Southeast Limburgish dialect
|Native to||Netherlands, Belgium and Germany|
|Region||Limburg, North Rhine-Westphalia, Province of Liege|
|1.6 million|
Southeast Limburgish (Dutch: Zuidoost-Limburgs, Ripuarian: Süüdoß-Limburjesch), also referred to as Southern Meuse-Rhenish, is a subdivision of what recently has been named Meuse-Rhenish. Both terms denote a rather compact grouping of Low Franconian varieties, spoken in the Limburg and Lower Rhineland regions, near the common Dutch/Flemish (Belgium) and Dutch/German borders. These dialectal varieties differ notably from Dutch and Flemish at the one side, and no less from German at the other. In the Netherlands and Belgium this group is often included in the generic term Limburgish. Limburgish was recently recognised as a regional language (streektaal) in the Netherlands and as such it receives moderate protection under chapter 2 of the European Charter for Regional or Minority Languages. The linguistic border of the Limburgish varieties to the South is the Benrath line, to the North it is the Uerdingen line. This means Southeast Limburgish is different in nature from the other Limburgish varieties.
Southeast Limburgish around Aachen
|This article is a part of a series on|
|Dutch Low Saxon dialects|
|West Low Franconian dialects|
|East Low Franconian dialects|
Southeast Limburgish is spoken around Kerkrade, Bocholtz and Vaals in the Netherlands, Aachen in Germany and Raeren and Eynatten in Belgium. In Germany it is sometimes considered as Ripuarian, not always as Limburgish. This explains why it is not distinctly marked on both maps (at right and below). These pictures, however, have to be fine-tuned for the transitional zone between Limburgish and Ripuarian. In Belgium, the southeastern boundary between Meuse-Rhenish (Du: Maas-Rijnlands, Fr: francique rhéno-mosan) and Ripuarian is formed by the so-called Low Dietsch (Limburgish: Platduutsj, Du: Platdiets, Fr: platdutch, francique carolingien) language area. According to a contemporary vision, all varieties in a wider half circle some 20 km around Aachen, including 2/3 of Dutch South Limburg and the Low Dietsch area between Voeren and Eupen in Belgium, can be taken as a group of its own, which recently has been named "Tri-state Limburgish" (Dutch: Drielandenlimburgs, German: Dreiländerplatt), referring to the place where the Netherlands, Belgium and Germany meet (Welschen 2005, Frins 2005, 2006). This variety still possesses interesting syntactic idiosyncrasies, probably dating from the period in which the old Duchy of Limburg existed.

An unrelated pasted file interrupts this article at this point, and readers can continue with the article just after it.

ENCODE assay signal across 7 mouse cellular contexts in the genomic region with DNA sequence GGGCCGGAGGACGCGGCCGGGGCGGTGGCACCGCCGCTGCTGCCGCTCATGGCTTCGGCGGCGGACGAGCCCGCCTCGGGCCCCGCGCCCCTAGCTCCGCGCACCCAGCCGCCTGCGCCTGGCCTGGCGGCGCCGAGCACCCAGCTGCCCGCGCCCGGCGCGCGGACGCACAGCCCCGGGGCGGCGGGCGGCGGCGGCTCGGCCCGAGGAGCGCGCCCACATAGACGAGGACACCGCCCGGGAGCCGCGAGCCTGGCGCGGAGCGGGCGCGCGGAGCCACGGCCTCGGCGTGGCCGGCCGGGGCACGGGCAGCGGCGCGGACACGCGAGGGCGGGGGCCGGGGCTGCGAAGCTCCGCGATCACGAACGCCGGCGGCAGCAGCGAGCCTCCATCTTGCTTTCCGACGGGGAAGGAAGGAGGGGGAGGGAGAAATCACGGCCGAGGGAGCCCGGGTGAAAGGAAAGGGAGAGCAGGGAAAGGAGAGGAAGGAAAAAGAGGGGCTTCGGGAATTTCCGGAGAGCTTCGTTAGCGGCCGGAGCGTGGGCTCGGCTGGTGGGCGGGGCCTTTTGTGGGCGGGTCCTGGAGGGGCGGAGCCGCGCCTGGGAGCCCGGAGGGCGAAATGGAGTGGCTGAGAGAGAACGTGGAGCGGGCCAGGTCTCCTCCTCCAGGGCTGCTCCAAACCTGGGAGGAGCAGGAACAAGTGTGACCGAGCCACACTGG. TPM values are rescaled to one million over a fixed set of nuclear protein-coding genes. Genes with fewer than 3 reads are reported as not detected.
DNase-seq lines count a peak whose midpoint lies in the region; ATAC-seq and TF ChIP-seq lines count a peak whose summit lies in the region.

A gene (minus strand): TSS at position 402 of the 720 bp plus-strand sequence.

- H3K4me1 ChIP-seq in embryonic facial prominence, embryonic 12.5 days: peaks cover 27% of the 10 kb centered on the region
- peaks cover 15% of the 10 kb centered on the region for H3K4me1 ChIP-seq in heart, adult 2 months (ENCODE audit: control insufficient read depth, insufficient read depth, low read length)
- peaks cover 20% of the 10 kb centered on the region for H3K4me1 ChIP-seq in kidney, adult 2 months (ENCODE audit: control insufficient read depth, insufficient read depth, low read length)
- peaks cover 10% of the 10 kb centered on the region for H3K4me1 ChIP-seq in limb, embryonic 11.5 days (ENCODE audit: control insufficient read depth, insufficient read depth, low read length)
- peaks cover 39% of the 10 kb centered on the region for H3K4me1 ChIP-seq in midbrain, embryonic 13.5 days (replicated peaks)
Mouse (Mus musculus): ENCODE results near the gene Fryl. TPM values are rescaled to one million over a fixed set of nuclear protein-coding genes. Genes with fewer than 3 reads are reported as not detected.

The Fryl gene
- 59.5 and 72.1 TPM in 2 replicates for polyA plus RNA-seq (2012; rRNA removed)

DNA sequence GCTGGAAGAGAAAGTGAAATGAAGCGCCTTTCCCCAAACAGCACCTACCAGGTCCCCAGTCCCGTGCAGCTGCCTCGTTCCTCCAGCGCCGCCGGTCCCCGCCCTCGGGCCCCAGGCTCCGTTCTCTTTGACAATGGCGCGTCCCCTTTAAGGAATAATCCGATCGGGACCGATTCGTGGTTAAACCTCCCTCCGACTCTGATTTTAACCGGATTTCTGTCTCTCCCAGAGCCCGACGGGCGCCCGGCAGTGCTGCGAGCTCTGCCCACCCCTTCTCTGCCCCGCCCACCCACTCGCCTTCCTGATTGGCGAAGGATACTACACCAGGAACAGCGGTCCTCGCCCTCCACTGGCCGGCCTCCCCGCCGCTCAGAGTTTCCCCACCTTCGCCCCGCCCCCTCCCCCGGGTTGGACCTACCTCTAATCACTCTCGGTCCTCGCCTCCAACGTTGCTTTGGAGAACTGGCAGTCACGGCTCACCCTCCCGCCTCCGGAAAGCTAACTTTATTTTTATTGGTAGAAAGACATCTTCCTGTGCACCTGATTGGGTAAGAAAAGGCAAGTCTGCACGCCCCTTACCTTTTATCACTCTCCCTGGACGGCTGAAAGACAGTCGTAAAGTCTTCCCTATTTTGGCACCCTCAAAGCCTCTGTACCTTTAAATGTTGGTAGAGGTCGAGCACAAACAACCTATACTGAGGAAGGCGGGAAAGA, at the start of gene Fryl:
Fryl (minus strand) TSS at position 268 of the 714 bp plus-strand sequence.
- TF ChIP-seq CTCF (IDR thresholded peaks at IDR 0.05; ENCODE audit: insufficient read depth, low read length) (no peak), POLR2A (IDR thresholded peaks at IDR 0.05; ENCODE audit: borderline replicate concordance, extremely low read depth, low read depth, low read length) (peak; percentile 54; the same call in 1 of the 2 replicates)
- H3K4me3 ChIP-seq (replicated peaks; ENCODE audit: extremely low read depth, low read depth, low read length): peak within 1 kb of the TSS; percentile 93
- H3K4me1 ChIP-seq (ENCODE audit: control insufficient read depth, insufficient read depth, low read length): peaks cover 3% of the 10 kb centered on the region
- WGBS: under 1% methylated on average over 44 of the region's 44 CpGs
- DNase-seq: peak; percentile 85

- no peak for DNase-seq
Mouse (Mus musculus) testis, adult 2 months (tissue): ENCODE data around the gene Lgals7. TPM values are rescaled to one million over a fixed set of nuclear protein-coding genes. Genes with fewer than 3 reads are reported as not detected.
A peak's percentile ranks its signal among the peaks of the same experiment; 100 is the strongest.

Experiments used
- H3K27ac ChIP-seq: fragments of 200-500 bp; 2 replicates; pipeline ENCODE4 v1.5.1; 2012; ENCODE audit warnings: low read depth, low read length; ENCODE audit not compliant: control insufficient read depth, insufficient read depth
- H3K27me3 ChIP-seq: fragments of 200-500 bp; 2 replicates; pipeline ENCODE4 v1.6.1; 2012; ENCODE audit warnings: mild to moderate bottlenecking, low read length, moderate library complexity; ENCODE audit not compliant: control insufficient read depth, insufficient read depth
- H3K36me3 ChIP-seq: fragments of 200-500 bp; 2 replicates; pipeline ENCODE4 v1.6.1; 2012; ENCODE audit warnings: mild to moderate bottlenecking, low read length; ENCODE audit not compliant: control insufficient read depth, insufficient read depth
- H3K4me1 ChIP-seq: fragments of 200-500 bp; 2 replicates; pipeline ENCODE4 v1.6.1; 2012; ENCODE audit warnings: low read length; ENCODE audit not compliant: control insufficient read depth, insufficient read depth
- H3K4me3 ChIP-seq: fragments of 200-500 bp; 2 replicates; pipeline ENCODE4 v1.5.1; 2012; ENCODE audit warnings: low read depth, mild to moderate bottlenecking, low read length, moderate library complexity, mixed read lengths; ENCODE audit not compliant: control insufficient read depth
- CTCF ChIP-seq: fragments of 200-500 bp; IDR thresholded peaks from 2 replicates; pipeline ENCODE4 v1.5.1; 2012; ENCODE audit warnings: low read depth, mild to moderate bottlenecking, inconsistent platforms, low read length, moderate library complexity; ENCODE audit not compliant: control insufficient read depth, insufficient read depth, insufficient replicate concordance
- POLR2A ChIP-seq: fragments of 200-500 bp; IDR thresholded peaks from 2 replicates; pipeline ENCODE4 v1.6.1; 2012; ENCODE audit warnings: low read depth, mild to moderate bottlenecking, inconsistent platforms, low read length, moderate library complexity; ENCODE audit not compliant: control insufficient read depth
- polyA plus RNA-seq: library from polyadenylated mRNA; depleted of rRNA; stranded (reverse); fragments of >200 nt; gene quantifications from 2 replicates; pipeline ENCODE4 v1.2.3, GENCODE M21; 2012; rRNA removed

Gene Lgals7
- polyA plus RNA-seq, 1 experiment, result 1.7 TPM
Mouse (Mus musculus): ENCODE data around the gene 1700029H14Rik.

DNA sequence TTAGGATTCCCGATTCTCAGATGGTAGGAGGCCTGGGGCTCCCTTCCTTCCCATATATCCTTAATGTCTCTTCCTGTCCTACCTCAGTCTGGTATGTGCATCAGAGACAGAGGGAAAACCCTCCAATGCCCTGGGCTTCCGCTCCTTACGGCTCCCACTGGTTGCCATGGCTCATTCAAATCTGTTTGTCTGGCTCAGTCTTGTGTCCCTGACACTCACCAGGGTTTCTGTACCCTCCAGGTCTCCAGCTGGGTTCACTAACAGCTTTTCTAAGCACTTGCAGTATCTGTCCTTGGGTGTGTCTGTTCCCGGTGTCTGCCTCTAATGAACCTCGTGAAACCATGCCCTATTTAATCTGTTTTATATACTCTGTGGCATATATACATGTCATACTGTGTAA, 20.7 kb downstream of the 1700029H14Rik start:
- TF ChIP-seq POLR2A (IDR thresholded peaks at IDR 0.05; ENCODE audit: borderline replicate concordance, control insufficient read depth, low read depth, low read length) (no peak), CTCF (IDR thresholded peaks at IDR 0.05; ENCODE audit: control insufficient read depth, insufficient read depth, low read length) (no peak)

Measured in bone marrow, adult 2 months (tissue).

Relation to Ripuarian
If only tonality is to be taken as to define this variety, both Southeast Limburgish and Ripuarian belong to a broader class of Meuse-Rhenish varieties in a wider sense. This tonal language group stretches rather deep into Germany, even across the Rhine up to Siegen. In Germany, it is consensus to class both varieties as belonging to High German varieties. But this is a little over-simplified. In order to include this variety properly a more encompassing concept is needed. The combination of Meuse-Rhenish and Ripuarian, including their overlapping transitional zones of Southeast Limburgish and Low Dietsch, will do.